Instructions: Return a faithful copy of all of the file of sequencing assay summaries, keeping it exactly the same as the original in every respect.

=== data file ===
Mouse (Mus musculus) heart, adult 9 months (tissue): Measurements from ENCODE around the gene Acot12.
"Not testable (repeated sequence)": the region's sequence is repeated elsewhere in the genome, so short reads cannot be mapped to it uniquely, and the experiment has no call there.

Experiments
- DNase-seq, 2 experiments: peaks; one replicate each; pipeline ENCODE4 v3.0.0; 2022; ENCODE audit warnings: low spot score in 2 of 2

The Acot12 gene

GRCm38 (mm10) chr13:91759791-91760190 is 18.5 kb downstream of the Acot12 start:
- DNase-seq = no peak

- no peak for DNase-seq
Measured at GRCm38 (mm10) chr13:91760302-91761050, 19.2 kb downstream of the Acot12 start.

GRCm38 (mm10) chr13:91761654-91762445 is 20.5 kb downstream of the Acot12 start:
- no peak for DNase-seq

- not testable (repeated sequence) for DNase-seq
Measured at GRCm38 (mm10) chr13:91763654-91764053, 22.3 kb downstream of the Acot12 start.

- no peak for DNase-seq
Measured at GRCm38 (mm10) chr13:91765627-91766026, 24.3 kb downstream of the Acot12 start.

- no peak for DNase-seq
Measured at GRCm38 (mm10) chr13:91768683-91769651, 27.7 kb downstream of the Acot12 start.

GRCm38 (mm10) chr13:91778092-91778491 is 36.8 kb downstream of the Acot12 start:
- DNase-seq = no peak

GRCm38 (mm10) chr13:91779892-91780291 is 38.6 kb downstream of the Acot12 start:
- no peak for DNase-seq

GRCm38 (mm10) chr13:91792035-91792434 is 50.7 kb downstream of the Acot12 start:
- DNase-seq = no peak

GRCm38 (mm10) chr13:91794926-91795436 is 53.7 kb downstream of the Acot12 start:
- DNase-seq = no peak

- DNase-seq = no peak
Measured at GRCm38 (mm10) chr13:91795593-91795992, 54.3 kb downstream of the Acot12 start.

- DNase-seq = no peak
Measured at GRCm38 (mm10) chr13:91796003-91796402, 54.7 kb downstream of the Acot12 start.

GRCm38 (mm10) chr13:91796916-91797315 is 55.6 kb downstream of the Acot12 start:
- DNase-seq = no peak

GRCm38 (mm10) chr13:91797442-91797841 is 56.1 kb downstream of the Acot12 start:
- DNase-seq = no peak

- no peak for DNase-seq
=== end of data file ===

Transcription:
Mouse (Mus musculus) heart, adult 9 months (tissue): Measurements from ENCODE around the gene Acot12.
"Not testable (repeated sequence)": the region's sequence is repeated elsewhere in the genome, so short reads cannot be mapped to it uniquely, and the experiment has no call there.

Experiments
- DNase-seq, 2 experiments: peaks; one replicate each; pipeline ENCODE4 v3.0.0; 2022; ENCODE audit warnings: low spot score in 2 of 2

The Acot12 gene

GRCm38 (mm10) chr13:91759791-91760190 is 18.5 kb downstream of the Acot12 start:
- DNase-seq = no peak

- no peak for DNase-seq
Measured at GRCm38 (mm10) chr13:91760302-91761050, 19.2 kb downstream of the Acot12 start.

GRCm38 (mm10) chr13:91761654-91762445 is 20.5 kb downstream of the Acot12 start:
- no peak for DNase-seq

- not testable (repeated sequence) for DNase-seq
Measured at GRCm38 (mm10) chr13:91763654-91764053, 22.3 kb downstream of the Acot12 start.

- no peak for DNase-seq
Measured at GRCm38 (mm10) chr13:91765627-91766026, 24.3 kb downstream of the Acot12 start.

- no peak for DNase-seq
Measured at GRCm38 (mm10) chr13:91768683-91769651, 27.7 kb downstream of the Acot12 start.

GRCm38 (mm10) chr13:91778092-91778491 is 36.8 kb downstream of the Acot12 start:
- DNase-seq = no peak

GRCm38 (mm10) chr13:91779892-91780291 is 38.6 kb downstream of the Acot12 start:
- no peak for DNase-seq

GRCm38 (mm10) chr13:91792035-91792434 is 50.7 kb downstream of the Acot12 start:
- DNase-seq = no peak

GRCm38 (mm10) chr13:91794926-91795436 is 53.7 kb downstream of the Acot12 start:
- DNase-seq = no peak

- DNase-seq = no peak
Measured at GRCm38 (mm10) chr13:91795593-91795992, 54.3 kb downstream of the Acot12 start.

- DNase-seq = no peak
Measured at GRCm38 (mm10) chr13:91796003-91796402, 54.7 kb downstream of the Acot12 start.

GRCm38 (mm10) chr13:91796916-91797315 is 55.6 kb downstream of the Acot12 start:
- DNase-seq = no peak

GRCm38 (mm10) chr13:91797442-91797841 is 56.1 kb downstream of the Acot12 start:
- DNase-seq = no peak

- no peak for DNase-seq